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The Running Man is winking sci-fi satire with ridiculous clothes and workmanlike direction.
The Running Man is winking sci-fi satire with ridiculous clothes and workmanlike direction.
All Critics (35)
| Top Critics (6)
| Fresh (22)
| Rotten (13)
| DVD (6)
Schwarzenegger sadistically dispatches the baddies, enunciating typical wisecrack remarks (many repeated from his previous films), but it's all too easy.
Pretty warmed-over stuff, this future world of the terminal TV game shows, and director Glaser fails to muster much pace and punch.
It's not quite Network, but then it also doesn't take itself too seriously.
You want to know if The Running Man is a good-time macho show, right? Stay at home and watch professional wrestling.
The movie's problem is that all of the action scenes are versions of the same scenario.
The message is irrelevant. It's still the Olympian myth, albeit in a Lycra leotard, that counts with the Arn Man.
Holds up a shocking reflection of where we actually stand as a society in 2017.
One of those movies that's a lot of fun to watch without being particularly good, The Running Man is a chintzy-looking affair that gets by on stunt casting and a killer concept.
Give the movie credit for being prescient: Given the disgusting rise and success of reality TV, it's not difficult at all to imagine fans of garbage like Survivor or Jersey Shore easily turning into the audience for a deathsport show like The Running Man.
A brainless, breathless thrill.
It's an arcade-game romp done with flair.
Only Richard Dawson -- brilliantly cast -- redeems this mess with a superior performance.
Probably the first Arnie vehicle I ever saw as a kid and even then I thought it was average. Yes I know this could be seen as heresy but I must confess to never thinking a great deal about this film despite being a life long Arnie fan.
We all know the score with this film by now. The plot is based loosely on a Stephen King novel which is all about America being a police or totalitarian state, huge divides between the rich and the poor and of course death and violence being a popular much watched sport on TV. So basically a futuristic view on the ancient Roman civilisation and their bloody culture.
If you think about it its the perfect role for Arnie and various other muscle men just like many other Arnie films, this film pretty much started that craze. Today this kind of story is completely unoriginal but back then it was almost the first of its kind. To be fair its a videogame adaptation all the way, Arnie's character must face each stalker one by one, each has their own unique skill or weapon and they all have their personal level or stage as it were. Guess what Sub Zero's stage looks like?
The stalkers are pretty cliched and generic now when you look back, Fireball Sub Zero Dynamo Buzzsaw and Captain Freedom, not hard to figure out what they all do...accept for Freedom perhaps. A pumped bunch to say the least, Ventura looks full on steroids with his silly wig whilst Brown has a ridiculous wig himself (I think). The other stalker cast members aren't as famous accept for Charles Kalani Jr. perhaps but 80's female action sidekick regular María Conchita Alonso alongside Yaphet Kotto hold their own.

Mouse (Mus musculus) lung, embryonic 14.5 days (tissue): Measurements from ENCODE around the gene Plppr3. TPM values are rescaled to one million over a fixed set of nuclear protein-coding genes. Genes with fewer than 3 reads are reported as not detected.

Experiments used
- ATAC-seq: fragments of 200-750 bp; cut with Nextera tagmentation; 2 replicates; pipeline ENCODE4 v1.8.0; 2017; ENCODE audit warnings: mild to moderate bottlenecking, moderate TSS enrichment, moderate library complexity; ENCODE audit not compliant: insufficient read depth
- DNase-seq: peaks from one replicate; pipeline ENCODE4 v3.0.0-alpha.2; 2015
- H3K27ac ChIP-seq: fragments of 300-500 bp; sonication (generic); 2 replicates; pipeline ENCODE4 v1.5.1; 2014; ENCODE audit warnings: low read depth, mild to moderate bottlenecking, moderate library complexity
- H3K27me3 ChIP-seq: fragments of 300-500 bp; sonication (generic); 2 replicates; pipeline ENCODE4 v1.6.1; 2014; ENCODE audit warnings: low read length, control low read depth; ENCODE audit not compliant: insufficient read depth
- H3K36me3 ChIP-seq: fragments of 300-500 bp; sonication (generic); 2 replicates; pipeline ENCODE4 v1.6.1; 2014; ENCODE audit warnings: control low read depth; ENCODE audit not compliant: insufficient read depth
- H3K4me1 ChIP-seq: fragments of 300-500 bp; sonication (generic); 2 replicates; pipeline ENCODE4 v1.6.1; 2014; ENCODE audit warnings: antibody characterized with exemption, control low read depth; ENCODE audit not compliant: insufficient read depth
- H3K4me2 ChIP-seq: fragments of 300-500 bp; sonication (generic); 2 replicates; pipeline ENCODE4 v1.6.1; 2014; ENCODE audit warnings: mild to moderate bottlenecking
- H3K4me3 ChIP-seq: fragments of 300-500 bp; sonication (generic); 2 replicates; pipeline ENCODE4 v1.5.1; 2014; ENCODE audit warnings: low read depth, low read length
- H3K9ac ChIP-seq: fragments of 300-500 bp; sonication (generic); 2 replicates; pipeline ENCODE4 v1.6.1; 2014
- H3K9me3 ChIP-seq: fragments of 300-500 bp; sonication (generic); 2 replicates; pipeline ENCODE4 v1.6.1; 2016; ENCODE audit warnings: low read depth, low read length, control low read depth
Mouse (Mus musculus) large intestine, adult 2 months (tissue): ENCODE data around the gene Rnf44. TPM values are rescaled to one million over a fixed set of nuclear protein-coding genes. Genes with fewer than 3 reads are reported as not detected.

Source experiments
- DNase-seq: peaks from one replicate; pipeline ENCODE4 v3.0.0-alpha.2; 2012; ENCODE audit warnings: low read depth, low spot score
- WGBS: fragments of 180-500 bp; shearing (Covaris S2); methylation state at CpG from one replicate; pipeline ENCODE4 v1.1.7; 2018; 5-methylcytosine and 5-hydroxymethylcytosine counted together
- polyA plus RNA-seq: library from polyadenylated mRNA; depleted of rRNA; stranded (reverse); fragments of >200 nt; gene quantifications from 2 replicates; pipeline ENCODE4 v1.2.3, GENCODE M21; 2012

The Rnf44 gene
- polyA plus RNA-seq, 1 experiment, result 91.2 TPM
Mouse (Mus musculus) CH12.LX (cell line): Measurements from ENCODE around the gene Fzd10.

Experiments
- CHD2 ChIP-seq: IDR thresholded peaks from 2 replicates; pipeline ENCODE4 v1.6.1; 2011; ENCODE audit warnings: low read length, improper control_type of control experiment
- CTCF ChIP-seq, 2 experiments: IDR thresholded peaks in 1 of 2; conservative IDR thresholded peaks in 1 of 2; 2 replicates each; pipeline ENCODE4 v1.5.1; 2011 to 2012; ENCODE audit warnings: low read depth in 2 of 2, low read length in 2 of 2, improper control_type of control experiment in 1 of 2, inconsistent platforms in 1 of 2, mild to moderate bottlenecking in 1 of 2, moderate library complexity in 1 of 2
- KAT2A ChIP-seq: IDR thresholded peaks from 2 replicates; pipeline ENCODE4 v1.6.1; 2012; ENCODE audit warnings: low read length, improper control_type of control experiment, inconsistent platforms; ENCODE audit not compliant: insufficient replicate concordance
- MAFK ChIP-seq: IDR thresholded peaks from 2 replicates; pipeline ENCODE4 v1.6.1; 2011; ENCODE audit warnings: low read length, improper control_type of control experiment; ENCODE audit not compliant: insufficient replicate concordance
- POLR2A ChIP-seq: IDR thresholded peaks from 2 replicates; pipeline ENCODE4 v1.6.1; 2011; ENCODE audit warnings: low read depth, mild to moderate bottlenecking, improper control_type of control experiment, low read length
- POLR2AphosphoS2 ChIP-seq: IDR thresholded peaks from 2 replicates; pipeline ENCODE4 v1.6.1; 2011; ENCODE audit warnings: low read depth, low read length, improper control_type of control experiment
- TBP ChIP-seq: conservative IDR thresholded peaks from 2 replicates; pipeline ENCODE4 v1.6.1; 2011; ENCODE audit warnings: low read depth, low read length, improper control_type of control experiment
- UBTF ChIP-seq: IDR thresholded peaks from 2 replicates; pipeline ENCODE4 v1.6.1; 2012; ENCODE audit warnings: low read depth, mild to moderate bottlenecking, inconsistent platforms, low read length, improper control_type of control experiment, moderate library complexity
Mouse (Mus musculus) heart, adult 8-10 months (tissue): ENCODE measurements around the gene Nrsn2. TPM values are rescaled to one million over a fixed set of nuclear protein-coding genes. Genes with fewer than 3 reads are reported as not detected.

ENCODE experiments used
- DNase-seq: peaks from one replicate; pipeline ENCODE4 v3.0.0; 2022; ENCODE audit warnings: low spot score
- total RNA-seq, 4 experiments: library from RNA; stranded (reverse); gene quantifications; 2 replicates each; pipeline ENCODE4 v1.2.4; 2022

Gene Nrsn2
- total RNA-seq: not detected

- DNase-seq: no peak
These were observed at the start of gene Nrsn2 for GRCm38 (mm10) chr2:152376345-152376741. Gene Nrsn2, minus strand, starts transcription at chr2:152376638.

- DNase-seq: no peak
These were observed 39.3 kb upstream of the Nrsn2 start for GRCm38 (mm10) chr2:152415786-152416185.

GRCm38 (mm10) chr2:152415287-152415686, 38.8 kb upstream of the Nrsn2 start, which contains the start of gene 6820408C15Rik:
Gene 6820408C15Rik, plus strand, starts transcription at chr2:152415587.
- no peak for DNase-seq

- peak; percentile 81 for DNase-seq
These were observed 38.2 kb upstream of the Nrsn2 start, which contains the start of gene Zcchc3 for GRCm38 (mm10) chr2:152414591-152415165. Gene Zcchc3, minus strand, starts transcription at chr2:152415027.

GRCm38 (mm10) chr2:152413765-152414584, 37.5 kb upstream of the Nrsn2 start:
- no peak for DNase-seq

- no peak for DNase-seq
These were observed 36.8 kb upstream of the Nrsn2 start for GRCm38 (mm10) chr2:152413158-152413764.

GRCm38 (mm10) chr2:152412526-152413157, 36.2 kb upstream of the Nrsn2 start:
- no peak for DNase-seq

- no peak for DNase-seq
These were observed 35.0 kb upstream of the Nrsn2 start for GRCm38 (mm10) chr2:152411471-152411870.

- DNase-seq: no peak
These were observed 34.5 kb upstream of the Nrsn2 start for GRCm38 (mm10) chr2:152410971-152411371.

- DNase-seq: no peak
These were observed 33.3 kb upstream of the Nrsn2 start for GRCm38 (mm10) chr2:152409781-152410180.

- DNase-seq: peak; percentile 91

Of course the film is made by the excellent performance of Richard Dawson who takes a creepy direction on what was his current job at the time as a gameshow host. Not only does Dawson ham it up nicely but he adds a very eerie, sadistic, two faced approach to the role. Its actually quite fun to watch him crawl and grovel to the audience. A real slime ball deviously charming the gullible live audience, whilst virtually blackmailing them for their trust and ratings by lavishing easy prizes upon them with seemingly genuine generosity. It did make you wonder if this was how real gameshow hosts behaved behind closed doors but I imagine that was the goal.
The film does look pretty cheap, it did even back then. Sets are not much more than big empty spaces with stark lighting effects and piles of rubble everywhere. Hell even the costumes look like they've been handmade by the cast themselves. Lots of spandex, a basic ice hockey uniform, lots of leather n chains for background thugs and the most bizarre concept for Dynamo who is covered in what looks like Christmas tree lights stuck on transparent plastic body sections. Why does he sing opera? judging by his helmet its a homage or calling to 'Ride of the Valkyries' and the character is clearly trying to impose fear and terror on his pending victims as he rides his buggy thing into battle. Doesn't work too well though huh.
Quick one for you, who on earth knows what Captain Freedom's outfit was suppose to do or be? looked like something out of He-Man.